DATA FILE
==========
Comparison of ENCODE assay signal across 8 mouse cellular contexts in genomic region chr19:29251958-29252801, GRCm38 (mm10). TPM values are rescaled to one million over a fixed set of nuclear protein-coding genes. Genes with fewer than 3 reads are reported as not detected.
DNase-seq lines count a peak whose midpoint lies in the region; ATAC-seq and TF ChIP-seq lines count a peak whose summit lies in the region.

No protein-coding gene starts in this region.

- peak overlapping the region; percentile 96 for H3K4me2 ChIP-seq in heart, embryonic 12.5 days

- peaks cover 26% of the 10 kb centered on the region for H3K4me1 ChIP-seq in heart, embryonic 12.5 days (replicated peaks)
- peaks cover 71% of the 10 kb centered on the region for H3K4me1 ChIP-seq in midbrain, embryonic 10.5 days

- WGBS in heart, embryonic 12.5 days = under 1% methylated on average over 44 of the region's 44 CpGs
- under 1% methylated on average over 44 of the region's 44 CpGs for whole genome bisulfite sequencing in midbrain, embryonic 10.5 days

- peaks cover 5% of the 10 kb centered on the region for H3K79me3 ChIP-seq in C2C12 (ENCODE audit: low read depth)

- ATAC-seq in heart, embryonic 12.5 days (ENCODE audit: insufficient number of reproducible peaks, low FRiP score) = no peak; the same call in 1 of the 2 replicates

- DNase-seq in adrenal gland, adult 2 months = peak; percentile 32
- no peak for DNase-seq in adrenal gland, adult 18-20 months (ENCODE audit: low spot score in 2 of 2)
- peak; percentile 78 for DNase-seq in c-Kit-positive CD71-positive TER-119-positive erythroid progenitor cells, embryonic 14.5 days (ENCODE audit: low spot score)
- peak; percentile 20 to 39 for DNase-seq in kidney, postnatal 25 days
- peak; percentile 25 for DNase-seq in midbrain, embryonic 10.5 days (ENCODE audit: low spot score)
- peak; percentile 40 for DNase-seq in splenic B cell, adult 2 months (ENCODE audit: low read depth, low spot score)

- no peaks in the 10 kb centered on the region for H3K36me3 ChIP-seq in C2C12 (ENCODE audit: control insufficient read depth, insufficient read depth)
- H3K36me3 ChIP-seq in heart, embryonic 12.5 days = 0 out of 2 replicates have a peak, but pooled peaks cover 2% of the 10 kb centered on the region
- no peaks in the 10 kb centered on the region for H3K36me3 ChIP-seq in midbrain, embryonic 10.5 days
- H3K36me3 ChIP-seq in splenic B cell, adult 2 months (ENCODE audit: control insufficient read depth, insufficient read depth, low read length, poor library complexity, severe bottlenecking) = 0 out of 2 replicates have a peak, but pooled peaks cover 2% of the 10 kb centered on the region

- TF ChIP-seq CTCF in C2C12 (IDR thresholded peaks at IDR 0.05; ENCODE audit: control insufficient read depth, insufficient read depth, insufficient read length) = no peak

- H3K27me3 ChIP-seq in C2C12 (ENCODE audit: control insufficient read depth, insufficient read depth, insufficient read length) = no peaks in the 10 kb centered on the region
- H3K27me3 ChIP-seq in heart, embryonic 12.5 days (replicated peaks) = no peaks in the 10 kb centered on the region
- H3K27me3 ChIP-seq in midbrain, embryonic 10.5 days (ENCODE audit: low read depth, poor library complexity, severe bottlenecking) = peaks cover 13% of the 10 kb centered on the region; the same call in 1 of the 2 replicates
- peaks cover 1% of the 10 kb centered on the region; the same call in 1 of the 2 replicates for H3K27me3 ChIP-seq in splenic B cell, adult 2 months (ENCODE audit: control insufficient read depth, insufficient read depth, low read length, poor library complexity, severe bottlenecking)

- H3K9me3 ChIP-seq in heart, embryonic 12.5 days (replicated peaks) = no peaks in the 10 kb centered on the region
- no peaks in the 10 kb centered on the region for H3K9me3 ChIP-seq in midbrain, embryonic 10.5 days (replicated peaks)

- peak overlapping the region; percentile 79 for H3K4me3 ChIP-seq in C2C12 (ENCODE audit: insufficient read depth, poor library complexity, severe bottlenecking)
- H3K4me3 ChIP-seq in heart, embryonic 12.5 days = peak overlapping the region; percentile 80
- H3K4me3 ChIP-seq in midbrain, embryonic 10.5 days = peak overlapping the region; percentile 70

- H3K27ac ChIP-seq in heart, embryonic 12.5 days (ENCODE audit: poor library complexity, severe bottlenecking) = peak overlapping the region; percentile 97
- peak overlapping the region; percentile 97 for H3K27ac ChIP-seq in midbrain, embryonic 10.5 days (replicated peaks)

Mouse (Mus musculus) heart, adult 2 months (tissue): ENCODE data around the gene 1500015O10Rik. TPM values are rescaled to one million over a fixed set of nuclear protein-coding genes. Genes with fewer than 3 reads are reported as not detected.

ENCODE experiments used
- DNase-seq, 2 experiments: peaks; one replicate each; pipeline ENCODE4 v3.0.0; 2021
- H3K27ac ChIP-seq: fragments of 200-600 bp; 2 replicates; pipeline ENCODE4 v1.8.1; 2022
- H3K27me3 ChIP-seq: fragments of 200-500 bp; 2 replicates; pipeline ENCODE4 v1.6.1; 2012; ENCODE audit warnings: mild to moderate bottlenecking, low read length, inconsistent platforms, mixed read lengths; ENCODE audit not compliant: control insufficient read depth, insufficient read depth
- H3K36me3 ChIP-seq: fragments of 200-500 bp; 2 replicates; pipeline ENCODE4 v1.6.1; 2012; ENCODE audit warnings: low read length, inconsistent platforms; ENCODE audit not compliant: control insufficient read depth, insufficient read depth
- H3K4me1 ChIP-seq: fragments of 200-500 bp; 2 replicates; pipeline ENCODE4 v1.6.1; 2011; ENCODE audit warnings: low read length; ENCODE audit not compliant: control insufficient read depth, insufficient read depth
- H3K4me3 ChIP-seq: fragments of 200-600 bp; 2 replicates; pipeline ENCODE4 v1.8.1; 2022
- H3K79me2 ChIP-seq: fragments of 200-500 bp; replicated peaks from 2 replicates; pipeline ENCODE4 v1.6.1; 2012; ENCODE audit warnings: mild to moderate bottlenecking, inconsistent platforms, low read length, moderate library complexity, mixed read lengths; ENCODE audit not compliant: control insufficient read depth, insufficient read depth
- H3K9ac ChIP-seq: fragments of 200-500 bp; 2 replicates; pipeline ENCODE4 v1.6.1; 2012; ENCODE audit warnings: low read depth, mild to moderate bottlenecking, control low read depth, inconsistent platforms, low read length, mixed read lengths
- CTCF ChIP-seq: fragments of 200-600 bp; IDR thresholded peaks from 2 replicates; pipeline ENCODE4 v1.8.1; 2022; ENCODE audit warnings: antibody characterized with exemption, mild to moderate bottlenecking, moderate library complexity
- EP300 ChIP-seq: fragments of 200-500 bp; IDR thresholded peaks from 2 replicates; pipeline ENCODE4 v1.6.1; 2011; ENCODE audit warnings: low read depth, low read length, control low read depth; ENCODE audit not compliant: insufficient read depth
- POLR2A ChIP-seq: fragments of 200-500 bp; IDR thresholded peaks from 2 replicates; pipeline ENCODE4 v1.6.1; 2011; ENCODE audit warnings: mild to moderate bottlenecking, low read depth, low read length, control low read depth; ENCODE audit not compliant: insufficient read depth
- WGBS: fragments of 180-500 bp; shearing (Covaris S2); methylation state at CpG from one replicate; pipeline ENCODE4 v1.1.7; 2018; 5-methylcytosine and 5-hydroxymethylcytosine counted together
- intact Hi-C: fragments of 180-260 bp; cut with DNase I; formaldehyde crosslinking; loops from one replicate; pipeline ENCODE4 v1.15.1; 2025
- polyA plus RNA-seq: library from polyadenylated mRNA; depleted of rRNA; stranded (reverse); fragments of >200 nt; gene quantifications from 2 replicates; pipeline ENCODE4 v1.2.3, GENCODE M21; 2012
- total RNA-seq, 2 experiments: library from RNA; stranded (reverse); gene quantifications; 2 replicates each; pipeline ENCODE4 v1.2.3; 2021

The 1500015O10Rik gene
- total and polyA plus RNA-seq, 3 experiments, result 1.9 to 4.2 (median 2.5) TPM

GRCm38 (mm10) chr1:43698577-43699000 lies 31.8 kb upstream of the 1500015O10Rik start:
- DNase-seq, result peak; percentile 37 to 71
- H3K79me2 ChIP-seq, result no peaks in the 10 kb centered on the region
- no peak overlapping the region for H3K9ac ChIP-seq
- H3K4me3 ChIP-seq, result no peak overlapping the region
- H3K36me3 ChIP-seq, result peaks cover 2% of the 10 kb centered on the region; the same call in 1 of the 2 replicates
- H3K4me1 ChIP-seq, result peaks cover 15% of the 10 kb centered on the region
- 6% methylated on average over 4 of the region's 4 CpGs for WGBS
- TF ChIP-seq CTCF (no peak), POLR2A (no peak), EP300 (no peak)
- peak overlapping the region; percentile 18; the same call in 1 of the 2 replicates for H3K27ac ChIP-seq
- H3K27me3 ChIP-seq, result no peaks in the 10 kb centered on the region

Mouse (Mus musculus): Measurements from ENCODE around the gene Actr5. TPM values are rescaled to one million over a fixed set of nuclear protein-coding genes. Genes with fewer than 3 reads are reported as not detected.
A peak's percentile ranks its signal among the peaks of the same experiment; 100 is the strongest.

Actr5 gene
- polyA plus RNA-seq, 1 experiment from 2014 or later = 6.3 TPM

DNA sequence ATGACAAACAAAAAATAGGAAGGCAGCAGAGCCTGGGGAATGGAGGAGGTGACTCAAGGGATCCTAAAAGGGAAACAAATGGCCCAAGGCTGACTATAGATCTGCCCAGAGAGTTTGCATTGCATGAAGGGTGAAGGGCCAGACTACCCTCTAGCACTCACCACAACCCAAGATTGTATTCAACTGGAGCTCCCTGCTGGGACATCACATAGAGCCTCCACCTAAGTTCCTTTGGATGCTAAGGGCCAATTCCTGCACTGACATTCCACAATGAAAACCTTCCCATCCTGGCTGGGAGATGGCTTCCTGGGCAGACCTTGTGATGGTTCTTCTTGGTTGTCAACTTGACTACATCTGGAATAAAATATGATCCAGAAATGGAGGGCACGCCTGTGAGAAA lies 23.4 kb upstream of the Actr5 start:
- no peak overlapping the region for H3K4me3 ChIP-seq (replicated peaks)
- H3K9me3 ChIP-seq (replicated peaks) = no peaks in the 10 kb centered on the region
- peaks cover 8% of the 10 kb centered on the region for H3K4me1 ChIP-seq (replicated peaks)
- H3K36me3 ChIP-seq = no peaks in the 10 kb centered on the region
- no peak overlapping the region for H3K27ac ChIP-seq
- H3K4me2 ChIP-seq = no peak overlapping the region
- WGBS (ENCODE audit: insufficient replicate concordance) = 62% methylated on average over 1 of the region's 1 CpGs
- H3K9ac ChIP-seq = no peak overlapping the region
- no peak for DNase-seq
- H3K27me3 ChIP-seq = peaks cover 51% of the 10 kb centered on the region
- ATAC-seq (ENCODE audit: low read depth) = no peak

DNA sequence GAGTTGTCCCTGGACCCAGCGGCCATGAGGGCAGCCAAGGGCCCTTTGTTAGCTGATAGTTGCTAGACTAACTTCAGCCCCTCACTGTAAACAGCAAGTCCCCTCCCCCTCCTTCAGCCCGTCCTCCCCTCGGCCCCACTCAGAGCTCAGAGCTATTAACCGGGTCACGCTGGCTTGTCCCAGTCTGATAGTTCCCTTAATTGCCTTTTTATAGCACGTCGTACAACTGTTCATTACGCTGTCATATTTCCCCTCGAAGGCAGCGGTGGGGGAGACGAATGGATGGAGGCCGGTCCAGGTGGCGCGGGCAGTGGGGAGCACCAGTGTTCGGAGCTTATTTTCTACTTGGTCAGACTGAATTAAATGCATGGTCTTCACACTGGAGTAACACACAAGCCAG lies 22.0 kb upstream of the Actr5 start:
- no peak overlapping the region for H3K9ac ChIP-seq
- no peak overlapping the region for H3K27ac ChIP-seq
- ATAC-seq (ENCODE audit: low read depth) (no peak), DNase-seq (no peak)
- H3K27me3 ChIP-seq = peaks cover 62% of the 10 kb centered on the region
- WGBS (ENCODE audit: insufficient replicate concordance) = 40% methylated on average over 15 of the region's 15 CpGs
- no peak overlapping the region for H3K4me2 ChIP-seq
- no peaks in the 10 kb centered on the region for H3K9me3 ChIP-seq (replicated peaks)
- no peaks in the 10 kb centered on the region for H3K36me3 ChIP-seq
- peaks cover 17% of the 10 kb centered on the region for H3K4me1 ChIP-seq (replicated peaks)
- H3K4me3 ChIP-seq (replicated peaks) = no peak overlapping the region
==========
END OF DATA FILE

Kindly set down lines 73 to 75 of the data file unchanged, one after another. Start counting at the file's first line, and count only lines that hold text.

- H3K4me2 ChIP-seq = no peak overlapping the region
- WGBS (ENCODE audit: insufficient replicate concordance) = 62% methylated on average over 1 of the region's 1 CpGs
- H3K9ac ChIP-seq = no peak overlapping the region